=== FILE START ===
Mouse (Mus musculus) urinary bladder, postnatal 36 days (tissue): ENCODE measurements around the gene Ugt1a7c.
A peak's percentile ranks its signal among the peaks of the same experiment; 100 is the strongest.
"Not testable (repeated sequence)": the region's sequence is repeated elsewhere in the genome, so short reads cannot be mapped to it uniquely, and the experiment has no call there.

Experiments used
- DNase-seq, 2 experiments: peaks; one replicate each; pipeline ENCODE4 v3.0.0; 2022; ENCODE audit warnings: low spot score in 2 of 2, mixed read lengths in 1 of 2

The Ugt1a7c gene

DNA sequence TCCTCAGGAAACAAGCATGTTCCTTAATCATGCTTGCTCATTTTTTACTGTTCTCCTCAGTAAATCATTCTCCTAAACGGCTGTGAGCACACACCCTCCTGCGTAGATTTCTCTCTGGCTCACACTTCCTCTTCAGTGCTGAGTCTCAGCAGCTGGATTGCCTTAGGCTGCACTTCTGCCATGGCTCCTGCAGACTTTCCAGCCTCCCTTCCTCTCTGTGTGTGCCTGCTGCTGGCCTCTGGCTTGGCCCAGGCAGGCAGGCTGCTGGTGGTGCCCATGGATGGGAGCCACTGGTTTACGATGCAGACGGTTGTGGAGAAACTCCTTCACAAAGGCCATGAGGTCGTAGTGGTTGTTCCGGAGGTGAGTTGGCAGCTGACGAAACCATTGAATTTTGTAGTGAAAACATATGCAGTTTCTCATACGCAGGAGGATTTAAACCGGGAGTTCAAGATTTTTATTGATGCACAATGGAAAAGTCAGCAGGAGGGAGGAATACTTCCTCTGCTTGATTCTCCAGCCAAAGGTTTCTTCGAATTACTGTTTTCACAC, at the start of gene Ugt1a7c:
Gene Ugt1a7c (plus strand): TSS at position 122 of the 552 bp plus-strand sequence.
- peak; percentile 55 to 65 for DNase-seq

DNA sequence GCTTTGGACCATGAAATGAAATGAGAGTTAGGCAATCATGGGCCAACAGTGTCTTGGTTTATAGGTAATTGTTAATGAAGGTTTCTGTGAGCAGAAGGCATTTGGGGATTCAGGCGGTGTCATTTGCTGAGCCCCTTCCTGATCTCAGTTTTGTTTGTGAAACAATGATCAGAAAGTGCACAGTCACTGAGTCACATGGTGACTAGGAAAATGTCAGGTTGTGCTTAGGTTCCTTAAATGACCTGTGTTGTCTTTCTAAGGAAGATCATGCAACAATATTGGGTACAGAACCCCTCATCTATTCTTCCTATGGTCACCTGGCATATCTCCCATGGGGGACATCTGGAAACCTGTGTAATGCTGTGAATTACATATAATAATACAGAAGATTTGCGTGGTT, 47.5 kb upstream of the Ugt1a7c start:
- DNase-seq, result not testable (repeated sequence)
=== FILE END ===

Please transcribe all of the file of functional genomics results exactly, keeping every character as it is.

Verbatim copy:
Mouse (Mus musculus) urinary bladder, postnatal 36 days (tissue): ENCODE measurements around the gene Ugt1a7c.
A peak's percentile ranks its signal among the peaks of the same experiment; 100 is the strongest.
"Not testable (repeated sequence)": the region's sequence is repeated elsewhere in the genome, so short reads cannot be mapped to it uniquely, and the experiment has no call there.

Experiments used
- DNase-seq, 2 experiments: peaks; one replicate each; pipeline ENCODE4 v3.0.0; 2022; ENCODE audit warnings: low spot score in 2 of 2, mixed read lengths in 1 of 2

The Ugt1a7c gene

DNA sequence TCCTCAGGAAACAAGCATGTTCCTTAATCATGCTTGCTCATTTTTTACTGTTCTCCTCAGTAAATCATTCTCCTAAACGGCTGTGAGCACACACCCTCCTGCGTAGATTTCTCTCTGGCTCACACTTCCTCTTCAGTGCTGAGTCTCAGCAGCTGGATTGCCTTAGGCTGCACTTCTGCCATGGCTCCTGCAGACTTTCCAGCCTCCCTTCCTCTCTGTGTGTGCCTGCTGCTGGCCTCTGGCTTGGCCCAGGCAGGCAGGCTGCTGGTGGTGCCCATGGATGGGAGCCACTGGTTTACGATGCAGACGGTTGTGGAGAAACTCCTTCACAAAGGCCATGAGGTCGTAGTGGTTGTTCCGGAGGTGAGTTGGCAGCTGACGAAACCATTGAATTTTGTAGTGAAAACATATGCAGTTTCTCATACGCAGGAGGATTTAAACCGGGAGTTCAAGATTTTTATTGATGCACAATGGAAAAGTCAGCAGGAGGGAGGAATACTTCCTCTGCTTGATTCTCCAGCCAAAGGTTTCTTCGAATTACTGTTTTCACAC, at the start of gene Ugt1a7c:
Gene Ugt1a7c (plus strand): TSS at position 122 of the 552 bp plus-strand sequence.
- peak; percentile 55 to 65 for DNase-seq

DNA sequence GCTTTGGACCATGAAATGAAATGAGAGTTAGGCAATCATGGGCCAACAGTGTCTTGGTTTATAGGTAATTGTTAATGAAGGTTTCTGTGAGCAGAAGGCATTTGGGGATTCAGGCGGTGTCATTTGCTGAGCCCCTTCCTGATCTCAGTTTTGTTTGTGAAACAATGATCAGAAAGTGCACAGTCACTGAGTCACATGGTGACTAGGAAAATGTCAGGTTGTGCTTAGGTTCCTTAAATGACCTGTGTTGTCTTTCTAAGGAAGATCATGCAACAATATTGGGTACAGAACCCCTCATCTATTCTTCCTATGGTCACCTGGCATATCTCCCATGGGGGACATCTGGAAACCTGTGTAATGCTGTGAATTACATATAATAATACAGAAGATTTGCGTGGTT, 47.5 kb upstream of the Ugt1a7c start:
- DNase-seq, result not testable (repeated sequence)